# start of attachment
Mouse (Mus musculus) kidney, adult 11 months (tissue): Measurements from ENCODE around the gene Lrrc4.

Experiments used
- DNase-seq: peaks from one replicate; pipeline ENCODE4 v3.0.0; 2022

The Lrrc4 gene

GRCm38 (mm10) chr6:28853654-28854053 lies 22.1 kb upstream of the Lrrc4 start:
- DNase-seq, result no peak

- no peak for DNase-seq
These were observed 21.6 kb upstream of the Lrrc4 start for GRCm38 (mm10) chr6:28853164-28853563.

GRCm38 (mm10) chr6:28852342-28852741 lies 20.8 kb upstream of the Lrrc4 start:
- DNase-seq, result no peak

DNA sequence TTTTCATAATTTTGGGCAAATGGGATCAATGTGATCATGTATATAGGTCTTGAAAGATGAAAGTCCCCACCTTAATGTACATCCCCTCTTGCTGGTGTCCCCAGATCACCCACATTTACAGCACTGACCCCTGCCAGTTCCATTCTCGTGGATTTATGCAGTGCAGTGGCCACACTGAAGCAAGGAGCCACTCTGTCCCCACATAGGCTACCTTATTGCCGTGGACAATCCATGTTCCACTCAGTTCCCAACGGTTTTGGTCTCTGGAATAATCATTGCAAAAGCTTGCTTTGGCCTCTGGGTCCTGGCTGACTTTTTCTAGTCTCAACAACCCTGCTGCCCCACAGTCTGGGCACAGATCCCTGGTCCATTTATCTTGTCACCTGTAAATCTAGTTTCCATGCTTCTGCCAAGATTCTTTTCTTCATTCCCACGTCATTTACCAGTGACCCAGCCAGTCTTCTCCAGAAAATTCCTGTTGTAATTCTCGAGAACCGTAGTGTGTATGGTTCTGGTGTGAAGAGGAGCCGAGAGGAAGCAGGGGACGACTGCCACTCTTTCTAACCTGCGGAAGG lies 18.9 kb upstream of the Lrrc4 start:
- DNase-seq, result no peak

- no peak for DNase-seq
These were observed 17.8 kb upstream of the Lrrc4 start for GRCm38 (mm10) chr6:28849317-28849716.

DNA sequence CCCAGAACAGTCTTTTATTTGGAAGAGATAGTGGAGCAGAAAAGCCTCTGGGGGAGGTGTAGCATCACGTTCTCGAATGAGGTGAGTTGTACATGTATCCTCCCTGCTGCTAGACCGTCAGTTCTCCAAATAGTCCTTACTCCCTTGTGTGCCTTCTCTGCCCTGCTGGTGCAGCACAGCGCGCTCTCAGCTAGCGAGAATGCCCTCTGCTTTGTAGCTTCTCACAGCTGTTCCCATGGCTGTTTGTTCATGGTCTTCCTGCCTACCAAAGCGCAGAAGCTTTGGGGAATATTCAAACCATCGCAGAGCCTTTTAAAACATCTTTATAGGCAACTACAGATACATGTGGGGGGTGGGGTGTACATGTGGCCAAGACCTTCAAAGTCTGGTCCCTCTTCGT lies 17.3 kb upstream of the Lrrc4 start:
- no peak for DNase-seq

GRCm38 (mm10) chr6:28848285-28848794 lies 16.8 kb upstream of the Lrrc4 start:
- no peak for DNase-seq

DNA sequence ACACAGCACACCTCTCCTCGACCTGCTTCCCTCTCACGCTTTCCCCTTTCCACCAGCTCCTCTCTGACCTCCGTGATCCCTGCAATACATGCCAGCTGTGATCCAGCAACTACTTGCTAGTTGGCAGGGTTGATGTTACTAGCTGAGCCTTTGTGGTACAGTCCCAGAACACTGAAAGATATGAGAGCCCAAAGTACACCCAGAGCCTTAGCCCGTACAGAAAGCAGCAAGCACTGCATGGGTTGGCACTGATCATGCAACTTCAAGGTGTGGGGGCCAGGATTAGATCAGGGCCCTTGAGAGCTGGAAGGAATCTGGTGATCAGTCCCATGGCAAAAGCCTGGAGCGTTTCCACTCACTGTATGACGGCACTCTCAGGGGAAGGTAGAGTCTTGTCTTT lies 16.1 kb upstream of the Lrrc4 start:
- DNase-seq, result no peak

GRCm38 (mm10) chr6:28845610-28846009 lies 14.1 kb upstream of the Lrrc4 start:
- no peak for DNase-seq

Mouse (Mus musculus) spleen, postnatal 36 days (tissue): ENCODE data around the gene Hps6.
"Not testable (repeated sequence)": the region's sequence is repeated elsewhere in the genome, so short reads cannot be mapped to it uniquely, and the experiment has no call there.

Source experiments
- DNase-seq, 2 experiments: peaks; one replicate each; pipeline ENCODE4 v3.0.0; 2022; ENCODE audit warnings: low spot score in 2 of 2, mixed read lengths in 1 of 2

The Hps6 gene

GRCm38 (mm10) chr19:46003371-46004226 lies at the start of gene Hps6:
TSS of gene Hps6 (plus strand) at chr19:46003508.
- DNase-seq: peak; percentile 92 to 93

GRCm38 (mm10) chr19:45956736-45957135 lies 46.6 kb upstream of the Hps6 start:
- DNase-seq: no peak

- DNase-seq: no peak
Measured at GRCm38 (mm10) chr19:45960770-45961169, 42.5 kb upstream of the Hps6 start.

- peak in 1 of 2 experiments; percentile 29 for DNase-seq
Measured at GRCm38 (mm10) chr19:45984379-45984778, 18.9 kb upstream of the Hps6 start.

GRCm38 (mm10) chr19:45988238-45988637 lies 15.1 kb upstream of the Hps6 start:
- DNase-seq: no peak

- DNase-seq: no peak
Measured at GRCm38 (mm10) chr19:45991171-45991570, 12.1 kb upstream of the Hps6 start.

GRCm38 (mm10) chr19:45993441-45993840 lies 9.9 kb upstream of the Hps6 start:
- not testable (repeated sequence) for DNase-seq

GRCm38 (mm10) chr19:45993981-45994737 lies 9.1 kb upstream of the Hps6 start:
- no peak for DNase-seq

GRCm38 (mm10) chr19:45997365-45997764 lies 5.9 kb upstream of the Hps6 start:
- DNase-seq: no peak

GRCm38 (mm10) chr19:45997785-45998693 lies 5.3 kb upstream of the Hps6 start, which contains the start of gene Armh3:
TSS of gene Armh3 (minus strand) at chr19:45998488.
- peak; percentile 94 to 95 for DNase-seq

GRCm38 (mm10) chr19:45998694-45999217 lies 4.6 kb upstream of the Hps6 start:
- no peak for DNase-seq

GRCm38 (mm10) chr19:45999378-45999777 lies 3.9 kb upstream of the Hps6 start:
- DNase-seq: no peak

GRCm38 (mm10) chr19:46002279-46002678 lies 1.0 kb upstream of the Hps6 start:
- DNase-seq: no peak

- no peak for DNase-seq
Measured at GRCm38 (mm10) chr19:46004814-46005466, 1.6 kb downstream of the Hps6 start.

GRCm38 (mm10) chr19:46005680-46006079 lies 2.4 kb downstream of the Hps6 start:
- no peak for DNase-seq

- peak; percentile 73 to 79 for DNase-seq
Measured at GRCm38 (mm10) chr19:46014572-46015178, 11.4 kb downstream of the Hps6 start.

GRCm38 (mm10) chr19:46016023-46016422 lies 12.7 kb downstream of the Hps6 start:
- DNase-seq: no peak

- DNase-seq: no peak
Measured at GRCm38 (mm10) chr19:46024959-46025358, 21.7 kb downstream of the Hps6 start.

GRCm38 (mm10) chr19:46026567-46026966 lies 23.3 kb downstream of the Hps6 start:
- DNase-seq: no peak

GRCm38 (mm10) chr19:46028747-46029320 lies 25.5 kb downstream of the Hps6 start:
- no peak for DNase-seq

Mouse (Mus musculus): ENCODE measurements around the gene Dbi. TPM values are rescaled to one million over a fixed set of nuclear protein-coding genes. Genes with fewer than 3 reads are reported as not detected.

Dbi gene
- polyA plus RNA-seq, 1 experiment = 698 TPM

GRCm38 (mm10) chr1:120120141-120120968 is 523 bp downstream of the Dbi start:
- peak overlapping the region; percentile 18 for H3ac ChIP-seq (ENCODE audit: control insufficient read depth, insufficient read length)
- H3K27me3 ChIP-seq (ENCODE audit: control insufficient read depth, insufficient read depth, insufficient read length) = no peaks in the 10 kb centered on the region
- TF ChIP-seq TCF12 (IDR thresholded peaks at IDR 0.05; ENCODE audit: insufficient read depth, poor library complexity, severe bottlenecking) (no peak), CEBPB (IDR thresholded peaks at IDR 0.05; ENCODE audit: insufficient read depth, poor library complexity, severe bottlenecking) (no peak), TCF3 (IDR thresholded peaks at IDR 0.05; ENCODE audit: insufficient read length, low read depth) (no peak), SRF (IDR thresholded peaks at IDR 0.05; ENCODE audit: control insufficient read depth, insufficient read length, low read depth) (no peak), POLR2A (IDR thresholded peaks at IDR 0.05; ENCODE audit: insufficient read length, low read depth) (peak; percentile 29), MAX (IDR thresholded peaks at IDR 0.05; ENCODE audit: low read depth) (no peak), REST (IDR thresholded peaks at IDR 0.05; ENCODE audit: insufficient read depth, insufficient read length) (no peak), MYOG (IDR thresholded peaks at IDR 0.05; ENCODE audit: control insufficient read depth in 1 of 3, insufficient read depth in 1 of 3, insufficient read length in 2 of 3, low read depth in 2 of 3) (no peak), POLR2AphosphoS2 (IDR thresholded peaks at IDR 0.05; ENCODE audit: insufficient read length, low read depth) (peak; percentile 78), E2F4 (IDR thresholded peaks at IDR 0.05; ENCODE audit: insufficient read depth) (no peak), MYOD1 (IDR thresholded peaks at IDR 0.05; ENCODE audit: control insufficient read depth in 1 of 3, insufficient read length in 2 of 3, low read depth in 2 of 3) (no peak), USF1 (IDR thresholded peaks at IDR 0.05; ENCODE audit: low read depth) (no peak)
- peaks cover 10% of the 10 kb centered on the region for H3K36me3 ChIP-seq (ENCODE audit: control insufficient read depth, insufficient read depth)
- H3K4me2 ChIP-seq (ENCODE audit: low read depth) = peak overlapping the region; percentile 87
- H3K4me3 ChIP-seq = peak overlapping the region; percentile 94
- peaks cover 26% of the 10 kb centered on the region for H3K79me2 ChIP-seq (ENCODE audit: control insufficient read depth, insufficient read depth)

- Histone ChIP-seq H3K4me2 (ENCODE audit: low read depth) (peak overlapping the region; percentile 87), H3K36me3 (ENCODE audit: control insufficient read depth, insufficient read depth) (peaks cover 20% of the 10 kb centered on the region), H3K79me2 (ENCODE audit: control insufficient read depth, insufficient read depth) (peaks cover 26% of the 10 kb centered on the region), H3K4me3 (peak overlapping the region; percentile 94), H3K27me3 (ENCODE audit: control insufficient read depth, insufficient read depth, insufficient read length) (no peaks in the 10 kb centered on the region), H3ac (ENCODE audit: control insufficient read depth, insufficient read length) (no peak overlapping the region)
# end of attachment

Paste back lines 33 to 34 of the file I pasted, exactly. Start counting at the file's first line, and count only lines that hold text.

- DNase-seq: no peak
Measured at GRCm38 (mm10) chr19:45960770-45961169, 42.5 kb upstream of the Hps6 start.